The final design features about a million layers. The first is a water-cooled nylon undergarment to regulate your body temperature. Then you put on a multilayered pressure suit with three layers – lightweight nylon, neoprene coated nylon, and regular nylon. On top of that there are 5 layers of alumized Mylar interwoven with four layers of Dacron for heat protection, two more layers of Dacron for further heat protection, and then two layers of Teflon to protect the suit from rips. This process takes about 45 minutes. The boots of the Apollo suit differ from those of past missions, because they’re designed to be able to walk on rocky terrain.


5//EVA Suits
These suits have come to be known as EVA (Extravehicular Activity) suits, and have been used on pretty much every manned mission since Apollo, and have been made by ILC Dover since the 60s. ILC also makes NASA’s shuttle suits.

6//Colour Me Orange
The bright orange “pumpkin suits,” or Advanced Crew Escape Suits, are only meant to be worn within the shuttle during takeoff and landing. These suits are orange because it makes it easier to spot the wearers in case a search and rescue needs to be done. Underneath these are usually a g-suit, a tight fitting dark green suit filled with inflatable bladders that are designed to keep the wearer’s blood from pooling in their legs while in periods of high acceleration. When astronauts are just chilling in the shuttle, they wear Air Force issue flight suits.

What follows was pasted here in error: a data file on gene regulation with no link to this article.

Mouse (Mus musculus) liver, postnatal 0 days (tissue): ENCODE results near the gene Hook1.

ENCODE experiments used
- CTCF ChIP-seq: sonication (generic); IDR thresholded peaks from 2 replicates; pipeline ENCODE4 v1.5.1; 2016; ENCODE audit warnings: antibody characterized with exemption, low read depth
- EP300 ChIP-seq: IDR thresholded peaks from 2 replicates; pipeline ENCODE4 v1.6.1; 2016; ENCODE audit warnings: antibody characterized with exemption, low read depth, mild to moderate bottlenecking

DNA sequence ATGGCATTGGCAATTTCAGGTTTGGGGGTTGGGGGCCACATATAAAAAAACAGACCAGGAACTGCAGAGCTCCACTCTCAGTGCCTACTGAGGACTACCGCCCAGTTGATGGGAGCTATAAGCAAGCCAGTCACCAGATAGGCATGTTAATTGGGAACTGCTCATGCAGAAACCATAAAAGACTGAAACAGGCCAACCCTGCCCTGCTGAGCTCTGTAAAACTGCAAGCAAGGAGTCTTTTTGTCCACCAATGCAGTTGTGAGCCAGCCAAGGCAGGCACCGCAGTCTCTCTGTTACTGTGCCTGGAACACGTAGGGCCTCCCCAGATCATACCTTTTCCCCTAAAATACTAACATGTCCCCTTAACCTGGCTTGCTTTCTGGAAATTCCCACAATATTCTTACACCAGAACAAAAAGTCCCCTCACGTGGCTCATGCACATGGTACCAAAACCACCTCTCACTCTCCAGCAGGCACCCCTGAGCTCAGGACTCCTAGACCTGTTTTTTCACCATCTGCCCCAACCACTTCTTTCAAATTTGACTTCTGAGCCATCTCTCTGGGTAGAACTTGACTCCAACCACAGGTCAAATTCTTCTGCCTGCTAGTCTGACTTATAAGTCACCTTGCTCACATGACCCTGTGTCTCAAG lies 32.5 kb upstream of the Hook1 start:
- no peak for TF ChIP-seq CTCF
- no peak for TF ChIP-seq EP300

7//Why White?
In a similar fashion, EVA suits are white because it reflects heat and stands out in the blackness of space.

8//Sputnik Baby
Russia and China, the only other two nations with manned space programs, have their own custom spacesuits. In Russia cosmonauts wear the Sokol suit for launch and landing, and the Orlan suit for space walks. Both are white. NASA sometimes also uses these suits. Chinese astronauts wear Feitan suits, which are modeled after the Orlan suit, and a landing suit based on the Sokol.